Friday, 3 July 2009

Rev Fr James Johnson, C.SS.R. ( † 1886 )

The Freeman’s Journal of February 9th, 1886, in announcing the death of Father Johnson, published a notice which was written by Very Rev Canon Daniel, P.P., Francis-street, Dublin, and which we reprint here:

“We announce with deep regret the death of the above-named zealous and widely esteemed priest. Father Johnson died in the afternoon of Sunday in the House of his Order in Dundalk, surrounded by a large number of his brethren in the ministry, and blessed with all the consolations of religion. He had attained a ripe age, and although humble and unostentatious beyond measure, he leaves behind him a goodly record of solid work done for father and country.

He was a native of the diocese of Ferns, but received his education in the College of Kilkenny. At the close of his collegiate course he was selected for the position of Editor of the Wexford People, and for the five years of his editorship many of the ablest, most spirited and patriotic articles that appeared in its columns came from his pen. He abandoned worldly pursuits after his resignation of the Editorial Chair, and prepared himself for the Priesthood.

Since his ordination his life has been one of active, laborious, and fruitful missionary toil, and during his thirty years of membership of the Redemptorist Congregation he has preached and left memorials of his ardent zeal in nearly every part of Ireland. Thousands to whom his form and voice have been familiar will affectionately remember the good and gentle Father Johnson, and pay back the tribute of their thankfulness for much holy work done by him for them, in fervent prayers for his soul.

Father Johnson, as missionary, was called into the vineyard late in life, he would himself say that he was called at the eleventh hour. Be that as it may, he certainly laboured more than many who began in the early morning of life. From his ordination until his death he never sought any relaxation; his one thought was to save souls. In the twenty-five years he worked as a Redemptorist priest, he gave 192 Missions and renewals, and many retreats to all classes of people. He was nearly always occupied with our own people, whether he was in in England and Scotland, or in Limerick or Dundalk. He worked to the very last.

During 1885 he had given Missions as usual. He had finished a heavy retreat in Dublin just in time to return to his Community for Christmas. The year 1886 found him wearied out, but with no desire to give up his fight against sin. While preaching to others he did not neglect himself.

Hence, he began his own yearly retreat of ten days on the 18th of January. He went through all the exercises for five days when, finding his strength fail him, and fearing he might not profit of the holy exercises as he desired, he asked the Father Rector to allow him to reserve five days for another time. His request was readily granted. The next day, Saturday, Feast of the Espousals of the Blessed Virgin Mary, he said Holy Mass at the Altar of Our Mother of Perpetual Succour. This was his last Mass. On the evening of that day he took to his bed, never to leave it again.

Father Johnson was a model of humility, piety, and charity to all his brothers in religion during the twenty-nine years which he spent in the Congregation. He was, above all, a model in his devotion to Jesus in the Blessed Sacrament, and to Our Mother of Perpetual Succour. At home and on Mission he would spend his free time before the Tabernacle, or at an Altar of Our Blessed Lady. In Jesus and Mary he placed all his hopes for his own salvation, and from them he sought that grace with which he touched the most hardened sinners.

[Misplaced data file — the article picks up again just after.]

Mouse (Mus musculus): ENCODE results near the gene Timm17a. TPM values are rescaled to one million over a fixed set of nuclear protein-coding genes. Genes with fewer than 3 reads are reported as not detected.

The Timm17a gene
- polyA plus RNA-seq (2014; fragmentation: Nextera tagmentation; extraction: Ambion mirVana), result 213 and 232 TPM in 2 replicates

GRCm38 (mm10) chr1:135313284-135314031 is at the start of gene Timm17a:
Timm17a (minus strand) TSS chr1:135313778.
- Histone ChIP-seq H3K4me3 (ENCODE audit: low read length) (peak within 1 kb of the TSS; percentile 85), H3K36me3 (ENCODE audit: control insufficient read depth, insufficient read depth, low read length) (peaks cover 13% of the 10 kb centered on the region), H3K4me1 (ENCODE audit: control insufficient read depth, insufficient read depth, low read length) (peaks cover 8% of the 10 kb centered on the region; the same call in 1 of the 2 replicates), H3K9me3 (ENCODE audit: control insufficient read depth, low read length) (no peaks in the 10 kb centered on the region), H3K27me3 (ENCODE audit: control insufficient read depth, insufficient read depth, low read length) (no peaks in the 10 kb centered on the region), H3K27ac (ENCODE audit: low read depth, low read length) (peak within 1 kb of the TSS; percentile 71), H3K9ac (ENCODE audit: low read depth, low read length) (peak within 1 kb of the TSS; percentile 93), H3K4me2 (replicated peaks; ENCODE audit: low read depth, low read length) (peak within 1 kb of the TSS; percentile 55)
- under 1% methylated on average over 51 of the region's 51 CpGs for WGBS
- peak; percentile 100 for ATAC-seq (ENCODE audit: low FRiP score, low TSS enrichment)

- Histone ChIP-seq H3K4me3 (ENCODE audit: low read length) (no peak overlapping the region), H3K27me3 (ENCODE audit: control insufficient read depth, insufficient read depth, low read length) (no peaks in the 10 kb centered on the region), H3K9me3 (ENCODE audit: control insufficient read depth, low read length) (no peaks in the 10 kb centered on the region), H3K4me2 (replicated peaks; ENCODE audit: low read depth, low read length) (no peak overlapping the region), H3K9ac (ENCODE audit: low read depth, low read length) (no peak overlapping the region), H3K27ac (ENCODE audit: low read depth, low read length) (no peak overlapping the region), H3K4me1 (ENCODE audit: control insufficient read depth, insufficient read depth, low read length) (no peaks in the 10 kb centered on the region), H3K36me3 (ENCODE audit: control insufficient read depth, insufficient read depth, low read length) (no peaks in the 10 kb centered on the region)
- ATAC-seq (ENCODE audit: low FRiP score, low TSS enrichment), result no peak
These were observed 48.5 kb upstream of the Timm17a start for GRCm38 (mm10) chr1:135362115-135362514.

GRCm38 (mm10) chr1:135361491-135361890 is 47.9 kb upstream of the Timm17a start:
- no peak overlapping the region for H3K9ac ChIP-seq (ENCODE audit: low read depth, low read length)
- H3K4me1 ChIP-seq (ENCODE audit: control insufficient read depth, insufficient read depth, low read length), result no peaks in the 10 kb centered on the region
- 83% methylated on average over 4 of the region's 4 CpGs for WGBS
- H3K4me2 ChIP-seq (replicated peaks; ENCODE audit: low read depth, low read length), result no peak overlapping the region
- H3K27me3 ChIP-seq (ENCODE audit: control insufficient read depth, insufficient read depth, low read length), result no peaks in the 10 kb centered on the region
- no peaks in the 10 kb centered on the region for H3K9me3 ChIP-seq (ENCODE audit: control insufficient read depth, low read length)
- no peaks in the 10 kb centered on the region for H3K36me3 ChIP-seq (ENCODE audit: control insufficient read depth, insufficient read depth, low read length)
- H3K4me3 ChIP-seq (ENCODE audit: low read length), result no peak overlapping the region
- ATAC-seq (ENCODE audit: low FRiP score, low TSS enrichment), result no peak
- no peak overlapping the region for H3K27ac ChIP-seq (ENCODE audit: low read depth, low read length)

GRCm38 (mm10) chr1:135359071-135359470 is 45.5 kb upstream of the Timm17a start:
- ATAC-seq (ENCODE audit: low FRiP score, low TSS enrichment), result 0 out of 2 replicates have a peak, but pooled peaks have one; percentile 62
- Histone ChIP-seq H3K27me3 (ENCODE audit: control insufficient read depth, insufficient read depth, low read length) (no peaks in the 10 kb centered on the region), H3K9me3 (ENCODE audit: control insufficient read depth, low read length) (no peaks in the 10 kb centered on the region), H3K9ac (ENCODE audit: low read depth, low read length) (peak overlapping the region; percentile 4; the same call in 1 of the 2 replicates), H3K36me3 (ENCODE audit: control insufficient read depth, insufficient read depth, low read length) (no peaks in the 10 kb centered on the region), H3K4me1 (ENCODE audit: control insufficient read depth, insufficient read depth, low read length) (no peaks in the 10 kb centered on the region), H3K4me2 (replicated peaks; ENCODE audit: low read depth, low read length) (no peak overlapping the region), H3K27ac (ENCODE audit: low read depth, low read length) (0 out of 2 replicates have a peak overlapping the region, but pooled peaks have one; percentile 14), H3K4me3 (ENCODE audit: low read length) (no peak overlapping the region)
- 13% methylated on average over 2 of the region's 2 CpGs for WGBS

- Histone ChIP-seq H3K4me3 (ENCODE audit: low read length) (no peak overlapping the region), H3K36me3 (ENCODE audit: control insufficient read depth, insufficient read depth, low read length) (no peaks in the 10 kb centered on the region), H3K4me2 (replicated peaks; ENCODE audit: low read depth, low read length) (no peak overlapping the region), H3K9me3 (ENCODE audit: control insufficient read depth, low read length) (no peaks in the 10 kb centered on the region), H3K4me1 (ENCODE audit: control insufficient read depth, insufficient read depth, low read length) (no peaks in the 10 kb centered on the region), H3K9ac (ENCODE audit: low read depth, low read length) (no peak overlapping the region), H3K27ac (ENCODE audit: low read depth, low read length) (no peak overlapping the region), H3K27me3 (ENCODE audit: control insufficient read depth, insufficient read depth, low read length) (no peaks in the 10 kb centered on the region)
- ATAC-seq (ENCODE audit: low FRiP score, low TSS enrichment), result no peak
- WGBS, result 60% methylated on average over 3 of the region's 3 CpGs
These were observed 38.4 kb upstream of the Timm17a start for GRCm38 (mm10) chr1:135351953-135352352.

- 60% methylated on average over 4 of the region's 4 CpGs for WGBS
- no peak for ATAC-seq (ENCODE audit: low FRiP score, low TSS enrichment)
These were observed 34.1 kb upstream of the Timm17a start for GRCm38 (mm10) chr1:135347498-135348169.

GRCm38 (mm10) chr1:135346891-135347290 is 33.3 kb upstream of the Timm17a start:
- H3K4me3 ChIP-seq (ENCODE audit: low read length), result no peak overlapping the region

His desire to do homage and reparation to Jesus Christ ever present on the Altar caused him to take great interest in, and give much encouragement to a number of devout souls in Limerick, who had formed themselves into a community for the special purpose of keeping up a constant adoration before the Most Holy Sacrament. These pious efforts were well rewarded, for it was this humble beginning that led to the introduction into the city of the Order of Marie Reparatrice, a Community of nuns whose lives are wholly given up to the devotion Father Johnson had so much at heart.

The virtues and devotions of his life were the virtues and devotions of his last days. He received Holy Communion every morning and would count the hours until Our Lord would visit him again. Sometimes he would slumber in the evening and when he awoke his first request was for Holy Communion; and when he was informed it was evening, he would say: “Welcome be the Will of God.” He hungered for the Bread of Life and God satisfied his longings to the very end. His mind and his heart were frequently turned towards the Tabernacle. He had the Picture of Our Mother of Perpetual Succour near his bed and he entertained himself with his Blessed Mother with as loving a familiarity as if he saw her.

One day after his confession, turning to the picture, he said: “It is she who will do everything for us.” On the fifth day of his illness the doctors declared that it was mortal, and that the end might come very soon. He then received the last Sacraments with the greatest devotion. Henceforth all his thoughts were for God, and he prayed constantly until his weakness became extreme, then he kept himself calmly recollected.

He passed away so quietly and sweetly that it was some time before those present could be sure that the soul of this most zealous missionary had gone to be judged by the Supreme Pastor, Jesus Christ. †

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